Educators could consider "selective" school closings if another swine flu outbreak strikes this fall and winter, the federal Centers for Disease Prevention and Control said Friday.
The recommendation is based on the CDC's assumption that the H1N1 swine flu virus will be no more virulent than it was last spring.
There have been 164 confirmed cases of the H1N1 flu in Kentucky. Most of those reported cases have been mild and have not required hospitalization.
But the federal health agency said that if the flu proves to be worse than before, educators and local health authorities should carefully weigh the potential risks and benefits of closing schools. The H1N1 flu poses a health risk, but dismissing schools could cause widespread disruption, the CDC noted.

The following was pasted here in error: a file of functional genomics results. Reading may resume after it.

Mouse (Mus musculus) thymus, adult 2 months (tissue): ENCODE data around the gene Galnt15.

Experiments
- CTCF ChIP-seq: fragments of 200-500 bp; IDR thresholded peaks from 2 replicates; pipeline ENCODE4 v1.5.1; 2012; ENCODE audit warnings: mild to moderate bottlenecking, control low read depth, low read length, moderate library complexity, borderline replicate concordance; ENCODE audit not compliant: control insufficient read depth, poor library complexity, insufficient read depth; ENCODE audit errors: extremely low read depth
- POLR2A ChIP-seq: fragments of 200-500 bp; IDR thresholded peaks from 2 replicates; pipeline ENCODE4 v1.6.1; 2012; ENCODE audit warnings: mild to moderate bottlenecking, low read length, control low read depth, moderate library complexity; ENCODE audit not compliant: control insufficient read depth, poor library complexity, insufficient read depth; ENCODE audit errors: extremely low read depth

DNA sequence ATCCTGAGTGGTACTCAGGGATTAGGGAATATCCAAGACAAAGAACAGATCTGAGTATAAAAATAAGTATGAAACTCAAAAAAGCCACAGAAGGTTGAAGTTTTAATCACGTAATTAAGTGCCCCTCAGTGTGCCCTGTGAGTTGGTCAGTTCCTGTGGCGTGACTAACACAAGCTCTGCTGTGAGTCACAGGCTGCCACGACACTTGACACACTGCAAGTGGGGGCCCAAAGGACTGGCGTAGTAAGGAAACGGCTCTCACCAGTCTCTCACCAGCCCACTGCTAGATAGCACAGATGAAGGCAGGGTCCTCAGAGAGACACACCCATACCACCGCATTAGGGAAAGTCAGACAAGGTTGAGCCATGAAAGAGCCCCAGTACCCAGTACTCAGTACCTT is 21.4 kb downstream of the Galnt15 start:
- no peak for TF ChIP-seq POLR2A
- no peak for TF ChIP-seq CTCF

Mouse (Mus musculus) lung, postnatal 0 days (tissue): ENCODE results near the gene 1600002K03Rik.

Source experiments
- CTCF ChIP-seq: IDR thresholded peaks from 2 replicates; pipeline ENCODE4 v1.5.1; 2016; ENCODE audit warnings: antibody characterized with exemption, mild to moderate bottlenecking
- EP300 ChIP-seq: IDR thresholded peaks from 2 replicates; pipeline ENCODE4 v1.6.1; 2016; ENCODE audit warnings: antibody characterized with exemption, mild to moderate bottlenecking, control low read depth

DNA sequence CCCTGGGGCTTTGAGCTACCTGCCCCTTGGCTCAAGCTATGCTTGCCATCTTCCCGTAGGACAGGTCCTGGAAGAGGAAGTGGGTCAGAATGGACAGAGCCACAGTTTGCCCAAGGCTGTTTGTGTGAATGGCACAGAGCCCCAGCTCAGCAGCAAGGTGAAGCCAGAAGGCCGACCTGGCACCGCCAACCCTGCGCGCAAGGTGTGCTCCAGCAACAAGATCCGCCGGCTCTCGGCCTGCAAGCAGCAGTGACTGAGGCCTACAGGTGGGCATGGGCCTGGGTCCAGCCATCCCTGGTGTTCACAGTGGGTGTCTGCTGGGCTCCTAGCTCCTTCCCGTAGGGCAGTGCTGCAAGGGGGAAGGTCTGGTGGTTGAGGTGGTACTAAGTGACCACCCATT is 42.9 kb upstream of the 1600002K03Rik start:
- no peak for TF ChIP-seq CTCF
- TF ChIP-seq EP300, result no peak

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The recommendations are contained in a CDC "guidance" that the health agency released Friday to help public health officials and educators prepare for a possibly serious 2009-2010 flu season.
If the H1N1 flu is no more serious than it was last spring, the CDC said, schools should take basic precautions like recommending regular hand-washing.
But if the H1N1 virus is more aggressive this fall and winter, schools should intensify their efforts, including screening students and staffers when they arrive at school each morning and sending them home if they have flu symptoms.
Schools also should plan for educating children at home about the flu through homework packets, Internet lessons or other approaches, the CDC said.
For more details, visit www.flu.gov.